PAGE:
Rachel’s move to Europe wasn’t unusual in the late 1990s. 'When you think about the world today it’s very, very different, with YouTube and Skype, but before that existed I think a lot of people sort of went to Europe and hoped to find a good teacher.' Rather than taking 'pot luck' in finding the right teacher as many did, she credits ANAM with setting her on the right path: '…a teacher is a very individual thing so you won’t necessarily know if that’s the best teacher for you, so that was an enormous luxury to have lessons with Emanuel here in a comfortable environment where I felt safe, before risking everything and jumping in the deep end and moving to Europe.'
Moving to Holland wasn’t without its challenges. 'You’ve got all your life in one suitcase and most of it’s sheet music, and when you get there you’ve got no clothes and you’re like... oh, what do I do now?'. Rachel studied in Rotterdam for three years and in addition to buying some extra clothes, managed to slot into student life in the Netherlands. She was able to augment her scholarship and savings by playing some gigs: 'I was lucky enough to play in the Radio Chamber Orchestra... an amazing experience! It was pretty cool.' Not so cool was a bicycle accident where she 'came off teeth first', breaking her nose, three teeth and fracturing her elbow. Eight weeks of recovery and some excellent medical and dental care repaired the damage and she says that in the end it helped her embouchure 'because my teeth are now slightly shorter and that’s better!'.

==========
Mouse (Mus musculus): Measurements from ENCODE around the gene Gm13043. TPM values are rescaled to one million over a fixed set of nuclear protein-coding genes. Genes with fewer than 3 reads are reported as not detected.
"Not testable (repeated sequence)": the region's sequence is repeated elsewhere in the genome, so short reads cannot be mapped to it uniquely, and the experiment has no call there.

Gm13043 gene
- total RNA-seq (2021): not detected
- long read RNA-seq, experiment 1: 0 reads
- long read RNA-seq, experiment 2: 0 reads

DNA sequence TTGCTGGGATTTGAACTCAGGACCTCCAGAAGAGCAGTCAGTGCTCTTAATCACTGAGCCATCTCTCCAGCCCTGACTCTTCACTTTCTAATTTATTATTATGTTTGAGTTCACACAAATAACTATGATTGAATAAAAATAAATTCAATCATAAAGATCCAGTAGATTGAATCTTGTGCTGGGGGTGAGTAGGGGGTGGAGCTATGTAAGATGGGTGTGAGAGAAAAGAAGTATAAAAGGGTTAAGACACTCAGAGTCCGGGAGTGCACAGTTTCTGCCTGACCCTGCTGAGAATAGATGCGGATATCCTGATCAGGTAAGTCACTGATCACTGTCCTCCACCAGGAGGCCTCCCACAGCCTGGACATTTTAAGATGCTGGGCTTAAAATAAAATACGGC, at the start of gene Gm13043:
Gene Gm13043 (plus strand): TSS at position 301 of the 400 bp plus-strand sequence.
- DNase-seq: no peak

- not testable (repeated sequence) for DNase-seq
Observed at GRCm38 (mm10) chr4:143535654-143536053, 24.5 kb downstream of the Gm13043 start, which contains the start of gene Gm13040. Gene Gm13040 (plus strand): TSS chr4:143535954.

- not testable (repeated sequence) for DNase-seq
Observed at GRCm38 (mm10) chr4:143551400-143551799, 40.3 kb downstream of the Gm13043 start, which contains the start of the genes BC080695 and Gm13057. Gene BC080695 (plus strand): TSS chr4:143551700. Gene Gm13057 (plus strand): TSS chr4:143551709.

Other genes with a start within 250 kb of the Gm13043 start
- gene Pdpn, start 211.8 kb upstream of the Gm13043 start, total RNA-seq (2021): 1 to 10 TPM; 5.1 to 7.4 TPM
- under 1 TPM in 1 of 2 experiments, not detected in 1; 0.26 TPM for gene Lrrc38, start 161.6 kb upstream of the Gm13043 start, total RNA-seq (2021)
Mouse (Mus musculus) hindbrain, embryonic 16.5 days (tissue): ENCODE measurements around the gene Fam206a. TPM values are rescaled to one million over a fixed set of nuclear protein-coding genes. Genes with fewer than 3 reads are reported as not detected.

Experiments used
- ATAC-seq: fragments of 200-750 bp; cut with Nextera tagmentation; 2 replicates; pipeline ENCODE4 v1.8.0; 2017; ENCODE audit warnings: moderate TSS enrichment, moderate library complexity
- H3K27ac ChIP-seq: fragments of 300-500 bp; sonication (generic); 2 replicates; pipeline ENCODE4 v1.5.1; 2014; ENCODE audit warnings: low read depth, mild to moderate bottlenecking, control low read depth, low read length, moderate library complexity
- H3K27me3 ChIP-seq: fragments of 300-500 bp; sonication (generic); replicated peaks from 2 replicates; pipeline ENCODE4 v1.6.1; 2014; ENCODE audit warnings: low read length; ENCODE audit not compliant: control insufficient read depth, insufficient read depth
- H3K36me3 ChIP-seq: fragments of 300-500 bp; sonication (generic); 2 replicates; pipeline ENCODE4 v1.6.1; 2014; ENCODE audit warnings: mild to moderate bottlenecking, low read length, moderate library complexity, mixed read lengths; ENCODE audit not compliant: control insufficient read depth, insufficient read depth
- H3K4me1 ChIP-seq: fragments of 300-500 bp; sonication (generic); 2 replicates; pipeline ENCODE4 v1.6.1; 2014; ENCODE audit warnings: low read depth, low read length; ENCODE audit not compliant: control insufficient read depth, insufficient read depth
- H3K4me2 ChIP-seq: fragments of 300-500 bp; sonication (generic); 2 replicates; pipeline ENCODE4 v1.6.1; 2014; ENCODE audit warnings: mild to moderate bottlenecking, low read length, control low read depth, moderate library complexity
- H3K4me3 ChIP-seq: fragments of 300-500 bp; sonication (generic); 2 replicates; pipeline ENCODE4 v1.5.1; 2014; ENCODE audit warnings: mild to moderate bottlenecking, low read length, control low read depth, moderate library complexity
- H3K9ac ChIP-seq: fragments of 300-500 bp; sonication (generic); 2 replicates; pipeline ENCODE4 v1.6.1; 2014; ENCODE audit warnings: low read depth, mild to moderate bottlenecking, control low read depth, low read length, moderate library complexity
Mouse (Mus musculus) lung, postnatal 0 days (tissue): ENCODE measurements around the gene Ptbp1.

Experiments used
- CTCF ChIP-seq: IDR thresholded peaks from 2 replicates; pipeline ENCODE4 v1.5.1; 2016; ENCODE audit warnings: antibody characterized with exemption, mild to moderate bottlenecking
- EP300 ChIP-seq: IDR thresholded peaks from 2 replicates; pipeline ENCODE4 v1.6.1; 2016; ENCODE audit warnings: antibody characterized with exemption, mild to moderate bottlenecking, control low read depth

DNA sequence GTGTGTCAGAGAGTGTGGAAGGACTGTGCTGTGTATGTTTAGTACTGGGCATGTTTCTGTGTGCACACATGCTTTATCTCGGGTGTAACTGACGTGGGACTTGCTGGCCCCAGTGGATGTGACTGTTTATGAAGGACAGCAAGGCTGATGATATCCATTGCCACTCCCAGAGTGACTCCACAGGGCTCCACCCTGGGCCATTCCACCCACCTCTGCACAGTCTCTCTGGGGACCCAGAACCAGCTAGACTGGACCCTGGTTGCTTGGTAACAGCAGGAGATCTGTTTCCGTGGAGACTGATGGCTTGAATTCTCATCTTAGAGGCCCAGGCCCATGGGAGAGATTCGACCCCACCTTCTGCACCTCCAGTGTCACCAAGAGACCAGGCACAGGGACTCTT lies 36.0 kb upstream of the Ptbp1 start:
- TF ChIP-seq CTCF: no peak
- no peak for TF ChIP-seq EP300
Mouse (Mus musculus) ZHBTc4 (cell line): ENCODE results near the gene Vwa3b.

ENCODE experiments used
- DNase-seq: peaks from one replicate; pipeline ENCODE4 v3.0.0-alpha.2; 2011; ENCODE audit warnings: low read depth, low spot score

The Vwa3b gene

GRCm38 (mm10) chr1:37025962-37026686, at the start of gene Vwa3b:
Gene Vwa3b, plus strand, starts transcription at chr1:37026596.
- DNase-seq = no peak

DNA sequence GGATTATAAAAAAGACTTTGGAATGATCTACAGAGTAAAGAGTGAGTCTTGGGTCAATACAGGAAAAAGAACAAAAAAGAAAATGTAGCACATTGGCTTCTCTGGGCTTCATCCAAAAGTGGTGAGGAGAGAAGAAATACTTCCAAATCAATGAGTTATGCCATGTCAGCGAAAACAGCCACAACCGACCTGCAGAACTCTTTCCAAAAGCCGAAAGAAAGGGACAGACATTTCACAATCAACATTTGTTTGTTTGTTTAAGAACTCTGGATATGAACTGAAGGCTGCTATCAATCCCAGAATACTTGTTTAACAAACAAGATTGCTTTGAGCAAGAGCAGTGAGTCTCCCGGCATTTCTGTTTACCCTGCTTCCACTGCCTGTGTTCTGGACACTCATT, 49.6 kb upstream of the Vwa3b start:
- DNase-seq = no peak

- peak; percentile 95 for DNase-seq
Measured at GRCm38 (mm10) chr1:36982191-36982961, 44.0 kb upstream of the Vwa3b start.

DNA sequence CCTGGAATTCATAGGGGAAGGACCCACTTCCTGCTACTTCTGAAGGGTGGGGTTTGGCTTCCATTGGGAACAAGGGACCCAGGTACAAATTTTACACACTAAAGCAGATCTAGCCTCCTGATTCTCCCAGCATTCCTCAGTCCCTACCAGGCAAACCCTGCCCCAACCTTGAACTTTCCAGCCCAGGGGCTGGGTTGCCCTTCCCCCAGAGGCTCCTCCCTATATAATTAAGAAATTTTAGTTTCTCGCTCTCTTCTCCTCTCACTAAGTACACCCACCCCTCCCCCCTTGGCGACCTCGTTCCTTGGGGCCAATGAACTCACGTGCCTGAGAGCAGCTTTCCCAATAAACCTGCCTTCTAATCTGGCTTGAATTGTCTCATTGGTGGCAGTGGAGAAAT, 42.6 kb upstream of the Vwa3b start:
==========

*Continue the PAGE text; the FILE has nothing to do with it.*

At the end of three years’ study in Rotterdam, Rachel spent some time back home before receiving an offer to study with François Leleux in Munich, so she headed back to Europe for another couple of years. Romance then took her to Cologne, where she established herself successfully as a freelance oboist, working throughout Europe. It was during her time in Germany that she saw an advertisement for a a full time chamber music position in Denmark 'and I thought OMG that’s amazing.' On the brink of cancelling due to the travel costs she nevertheless fronted up with crossed fingers and landed the job as a permanent member of the Esbjerg Ensemble, her musical home for the next six years.
While delighted to be a permanent part of such a prestigious chamber music ensemble, Rachel was keen to stay in touch with orchestral and other types of performance, and to share the knowledge she had gained by undertaking some teaching, both of which she did when the ensemble’s schedule allowed, oblivious to a mysterious visa restriction banning foreign nationals from doing so. To her shock, Rachel was contacted in 2015 by Danish immigration and informed that she had been breaking the law by accepting work outside the ensemble. The ruling had no precedent, was not mentioned in any of her visa papers and did not appear on any legislation within Danish law, however against all odds and legal opinion she was prosecuted and fined, although not deported. Without the funds to meet the $10K fine, she decided to 'go public' and with some embarrassment, opened a crowd funding site.